Eden Reforestation – Mozambique
Our work in Mozambique helps protect coastal communities from environmental disasters, improve fisheries, remove carbon from the atmosphere, and increase biodiversity while addressing the urgent need for poverty alleviation.
Why reforest in Mozambique?
Mozambique is home to extensive biodiversity and varying landscapes with forests at the core of its social, environmental, and economic well-being. However, more than 8 million hectares of forest (over 30,000 square miles) have been destroyed. Cyclones, floods, cutting down trees for firewood and charcoal, clearing large areas for farmland, and commercial logging are the leading causes of deforestation in Mozambique.
With over 45% of Mozambique’s population living beneath the poverty line, communities rely heavily on natural resources and forests.
Indeed, +8 million hectares of forests that have been destroyed, actually help safeguard coastal communities from environmental disasters, and support the health of fisheries. These provide a steady source of income and are vital to address poverty alleviation in Mozambique.
Our reforestation projects rehabilitate the coastal area around Maputo Bay in the south of Mozambique. The projects simultaneously stabilise the soil against erosion and improve the health of coral reefs, which are essential to sustain healthy aquatic ecosystems. Forests that fringe the coastline require soil stabilisation mechanisms to prevent further degradation in the area.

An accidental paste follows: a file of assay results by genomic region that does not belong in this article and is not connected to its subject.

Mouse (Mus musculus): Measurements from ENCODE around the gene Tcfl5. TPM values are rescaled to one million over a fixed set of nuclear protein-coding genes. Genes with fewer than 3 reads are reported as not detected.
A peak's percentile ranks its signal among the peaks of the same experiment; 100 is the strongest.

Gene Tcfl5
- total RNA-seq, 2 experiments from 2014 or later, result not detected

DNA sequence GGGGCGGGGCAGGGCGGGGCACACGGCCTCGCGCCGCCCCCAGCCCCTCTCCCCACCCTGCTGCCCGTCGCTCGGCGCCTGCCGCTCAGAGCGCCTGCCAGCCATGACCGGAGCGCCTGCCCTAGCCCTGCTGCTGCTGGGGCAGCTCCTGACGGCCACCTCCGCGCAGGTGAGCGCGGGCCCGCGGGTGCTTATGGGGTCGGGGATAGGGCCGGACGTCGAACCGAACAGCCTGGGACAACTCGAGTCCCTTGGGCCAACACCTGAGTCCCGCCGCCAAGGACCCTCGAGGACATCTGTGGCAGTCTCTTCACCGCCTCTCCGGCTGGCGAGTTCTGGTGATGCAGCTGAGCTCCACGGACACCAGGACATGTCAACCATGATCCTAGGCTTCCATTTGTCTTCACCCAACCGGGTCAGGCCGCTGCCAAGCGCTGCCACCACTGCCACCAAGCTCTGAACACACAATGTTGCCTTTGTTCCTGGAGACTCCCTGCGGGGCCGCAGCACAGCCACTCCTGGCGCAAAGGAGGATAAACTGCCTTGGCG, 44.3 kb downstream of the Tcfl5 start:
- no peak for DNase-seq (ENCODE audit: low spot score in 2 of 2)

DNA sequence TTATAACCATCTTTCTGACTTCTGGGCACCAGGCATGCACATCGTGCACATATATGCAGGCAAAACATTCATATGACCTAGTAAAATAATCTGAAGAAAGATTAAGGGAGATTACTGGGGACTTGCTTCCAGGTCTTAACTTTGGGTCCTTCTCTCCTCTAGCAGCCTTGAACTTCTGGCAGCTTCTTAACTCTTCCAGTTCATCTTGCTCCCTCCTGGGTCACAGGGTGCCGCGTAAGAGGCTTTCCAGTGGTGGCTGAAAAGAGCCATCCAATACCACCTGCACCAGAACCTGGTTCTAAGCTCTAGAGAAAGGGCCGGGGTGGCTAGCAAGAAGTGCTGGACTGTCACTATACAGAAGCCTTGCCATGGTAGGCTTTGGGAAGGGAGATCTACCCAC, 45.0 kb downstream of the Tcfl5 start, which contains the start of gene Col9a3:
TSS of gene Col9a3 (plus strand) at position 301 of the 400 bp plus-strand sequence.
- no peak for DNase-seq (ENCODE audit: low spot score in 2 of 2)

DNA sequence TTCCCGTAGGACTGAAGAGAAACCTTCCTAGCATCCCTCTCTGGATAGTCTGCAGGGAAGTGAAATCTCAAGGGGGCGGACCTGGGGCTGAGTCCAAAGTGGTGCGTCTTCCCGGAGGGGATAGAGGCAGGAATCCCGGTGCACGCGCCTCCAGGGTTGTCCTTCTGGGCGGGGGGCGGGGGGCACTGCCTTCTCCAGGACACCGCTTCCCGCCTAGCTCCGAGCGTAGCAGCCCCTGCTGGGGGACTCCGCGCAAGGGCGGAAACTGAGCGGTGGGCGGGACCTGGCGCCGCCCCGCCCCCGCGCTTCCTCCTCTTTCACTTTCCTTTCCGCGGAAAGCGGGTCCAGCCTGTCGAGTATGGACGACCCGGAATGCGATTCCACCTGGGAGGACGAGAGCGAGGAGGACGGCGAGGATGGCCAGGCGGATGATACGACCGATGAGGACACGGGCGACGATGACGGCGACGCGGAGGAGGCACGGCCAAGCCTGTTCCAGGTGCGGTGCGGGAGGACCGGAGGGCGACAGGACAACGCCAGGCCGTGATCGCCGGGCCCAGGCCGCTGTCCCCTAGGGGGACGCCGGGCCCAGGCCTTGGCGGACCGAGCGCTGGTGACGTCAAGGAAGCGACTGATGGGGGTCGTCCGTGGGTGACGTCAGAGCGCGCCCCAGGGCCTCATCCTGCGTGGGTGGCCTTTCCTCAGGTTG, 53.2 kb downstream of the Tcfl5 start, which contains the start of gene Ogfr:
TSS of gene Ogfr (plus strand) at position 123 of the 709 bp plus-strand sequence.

Our local planting partner is devoted to restoring the loss of mangroves in Mozambique. Charcoal production and cooking fuel are two of the main reasons why the country has experienced a large-scale loss of forests and mangrove estuaries. To reverse this trend, locals are employed to restore the forest landscape on the coastline.
The resident community also receives sustainable employment benefits. We have empowered over 600 employees with fair wages, & that number continues to grow.
- Employ local community
- Revive vitality of the ecosystem
- Restore the forest landscape on the coastline
- Improve water quality
- Capture carbon
- Restore nutrient levels in soils on land and below water
Top Trees Species
The projects focus on restoring mangrove estuaries by planting native species including white, grey and spurred mangroves. These trees revive the vitality of the ecosystem, providing habitats for flora and fauna along the coastline. Particularly fisheries benefit from the planting of mangroves as shrimp and fish make the estuaries their home. Mangroves improve the water quality, capture carbon and restore nutrient levels in soils on land and below water.
Challenges & threats for development
→ In recent decades Mozambique has experienced large-scale deforestation as a result of urban expansion and growing timber exports. Lack of alternatives that would use the forests in a sustainable manner results in owners selling forests to make a quick buck, but in return the entire ecosystem is degraded.
→ Forests near the coastline require soil stabilisation to prevent further degradation
Planting trees is one of the sustainable ways in which to rehabilitate …
Taking action against desertification and soil erosion.
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